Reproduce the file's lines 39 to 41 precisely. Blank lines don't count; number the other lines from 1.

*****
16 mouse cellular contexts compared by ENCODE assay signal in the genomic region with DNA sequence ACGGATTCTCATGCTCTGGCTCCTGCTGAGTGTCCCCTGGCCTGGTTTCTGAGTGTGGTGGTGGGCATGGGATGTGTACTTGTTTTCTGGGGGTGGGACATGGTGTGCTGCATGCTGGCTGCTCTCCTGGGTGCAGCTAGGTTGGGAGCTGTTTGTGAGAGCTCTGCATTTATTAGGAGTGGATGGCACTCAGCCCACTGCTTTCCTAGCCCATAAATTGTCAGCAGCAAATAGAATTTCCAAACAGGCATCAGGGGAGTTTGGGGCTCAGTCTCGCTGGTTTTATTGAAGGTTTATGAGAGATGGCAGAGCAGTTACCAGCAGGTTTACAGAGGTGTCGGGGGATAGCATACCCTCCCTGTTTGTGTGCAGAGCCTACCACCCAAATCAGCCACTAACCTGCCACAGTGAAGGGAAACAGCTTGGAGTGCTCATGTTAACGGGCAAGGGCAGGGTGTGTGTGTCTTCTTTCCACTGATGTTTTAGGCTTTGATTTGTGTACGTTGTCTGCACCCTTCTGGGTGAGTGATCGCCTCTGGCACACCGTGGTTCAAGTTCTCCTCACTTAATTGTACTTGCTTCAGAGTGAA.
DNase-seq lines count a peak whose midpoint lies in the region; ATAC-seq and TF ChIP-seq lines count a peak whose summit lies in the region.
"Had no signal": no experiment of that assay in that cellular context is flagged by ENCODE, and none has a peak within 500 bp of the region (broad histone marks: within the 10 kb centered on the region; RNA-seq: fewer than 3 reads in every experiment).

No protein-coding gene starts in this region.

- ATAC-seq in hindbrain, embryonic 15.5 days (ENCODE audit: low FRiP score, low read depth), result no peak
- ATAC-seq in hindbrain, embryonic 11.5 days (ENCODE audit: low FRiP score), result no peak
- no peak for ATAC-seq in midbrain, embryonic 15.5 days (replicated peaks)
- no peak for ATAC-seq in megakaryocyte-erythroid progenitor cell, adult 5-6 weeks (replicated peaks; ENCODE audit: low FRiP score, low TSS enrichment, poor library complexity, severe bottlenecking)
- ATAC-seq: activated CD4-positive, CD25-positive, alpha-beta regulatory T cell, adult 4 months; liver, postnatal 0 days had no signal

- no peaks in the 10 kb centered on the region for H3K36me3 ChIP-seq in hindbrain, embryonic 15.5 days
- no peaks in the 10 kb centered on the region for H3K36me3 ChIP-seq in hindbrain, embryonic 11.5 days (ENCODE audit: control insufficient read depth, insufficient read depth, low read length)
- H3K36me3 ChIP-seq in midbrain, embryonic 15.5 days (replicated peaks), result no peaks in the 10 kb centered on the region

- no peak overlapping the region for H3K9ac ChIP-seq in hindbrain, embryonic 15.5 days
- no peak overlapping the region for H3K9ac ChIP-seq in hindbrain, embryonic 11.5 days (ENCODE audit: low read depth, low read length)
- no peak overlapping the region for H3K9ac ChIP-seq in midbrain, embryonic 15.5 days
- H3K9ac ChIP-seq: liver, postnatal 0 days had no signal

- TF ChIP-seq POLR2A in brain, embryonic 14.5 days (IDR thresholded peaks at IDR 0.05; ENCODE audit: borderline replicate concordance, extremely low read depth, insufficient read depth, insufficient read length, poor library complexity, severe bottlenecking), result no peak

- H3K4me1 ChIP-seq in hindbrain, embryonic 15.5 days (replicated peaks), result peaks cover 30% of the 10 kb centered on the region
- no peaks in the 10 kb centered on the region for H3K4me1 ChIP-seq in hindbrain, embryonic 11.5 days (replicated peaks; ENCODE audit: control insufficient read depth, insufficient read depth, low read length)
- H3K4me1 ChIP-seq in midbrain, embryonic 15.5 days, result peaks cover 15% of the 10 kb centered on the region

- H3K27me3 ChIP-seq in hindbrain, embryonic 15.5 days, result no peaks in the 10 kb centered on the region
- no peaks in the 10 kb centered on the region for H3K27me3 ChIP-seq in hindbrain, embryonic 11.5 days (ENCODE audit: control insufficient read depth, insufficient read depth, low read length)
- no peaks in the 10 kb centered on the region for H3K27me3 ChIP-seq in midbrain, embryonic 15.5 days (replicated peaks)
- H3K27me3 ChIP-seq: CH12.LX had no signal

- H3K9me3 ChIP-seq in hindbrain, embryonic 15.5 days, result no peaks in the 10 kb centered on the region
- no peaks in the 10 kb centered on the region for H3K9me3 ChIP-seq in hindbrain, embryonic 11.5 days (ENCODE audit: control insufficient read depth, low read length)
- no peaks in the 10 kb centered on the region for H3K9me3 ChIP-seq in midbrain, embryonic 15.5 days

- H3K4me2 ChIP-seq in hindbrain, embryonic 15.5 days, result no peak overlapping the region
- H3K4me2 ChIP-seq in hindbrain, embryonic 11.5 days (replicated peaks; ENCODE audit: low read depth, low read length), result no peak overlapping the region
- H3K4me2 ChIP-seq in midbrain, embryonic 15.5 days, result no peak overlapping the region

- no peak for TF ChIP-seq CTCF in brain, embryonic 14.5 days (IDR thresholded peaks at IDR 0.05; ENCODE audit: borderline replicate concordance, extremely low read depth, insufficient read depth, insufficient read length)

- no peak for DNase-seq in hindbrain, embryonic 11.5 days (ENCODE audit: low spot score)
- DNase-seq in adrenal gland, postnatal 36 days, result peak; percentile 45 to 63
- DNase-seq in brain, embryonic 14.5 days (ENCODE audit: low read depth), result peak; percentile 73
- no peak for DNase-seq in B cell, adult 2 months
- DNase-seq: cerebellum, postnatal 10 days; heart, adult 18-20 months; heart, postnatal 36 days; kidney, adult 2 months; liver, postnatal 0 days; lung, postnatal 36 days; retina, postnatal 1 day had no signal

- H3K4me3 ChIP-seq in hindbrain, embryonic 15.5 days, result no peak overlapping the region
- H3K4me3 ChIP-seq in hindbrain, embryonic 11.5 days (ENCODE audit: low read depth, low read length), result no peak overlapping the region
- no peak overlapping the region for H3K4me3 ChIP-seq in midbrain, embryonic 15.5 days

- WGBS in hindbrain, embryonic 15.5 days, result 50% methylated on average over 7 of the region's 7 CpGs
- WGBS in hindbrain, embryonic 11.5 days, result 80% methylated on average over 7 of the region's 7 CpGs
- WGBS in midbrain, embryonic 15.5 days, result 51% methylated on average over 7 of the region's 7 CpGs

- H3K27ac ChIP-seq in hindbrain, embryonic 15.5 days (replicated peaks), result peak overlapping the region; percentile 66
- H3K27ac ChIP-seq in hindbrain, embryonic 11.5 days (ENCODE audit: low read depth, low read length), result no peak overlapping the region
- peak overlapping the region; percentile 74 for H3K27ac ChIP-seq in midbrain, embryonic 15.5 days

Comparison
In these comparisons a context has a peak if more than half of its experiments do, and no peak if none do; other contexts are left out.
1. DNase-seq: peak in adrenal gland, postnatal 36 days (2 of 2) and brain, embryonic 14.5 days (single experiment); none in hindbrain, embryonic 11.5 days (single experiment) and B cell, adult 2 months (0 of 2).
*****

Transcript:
- no peak overlapping the region for H3K4me3 ChIP-seq in midbrain, embryonic 15.5 days

- WGBS in hindbrain, embryonic 15.5 days, result 50% methylated on average over 7 of the region's 7 CpGs
- WGBS in hindbrain, embryonic 11.5 days, result 80% methylated on average over 7 of the region's 7 CpGs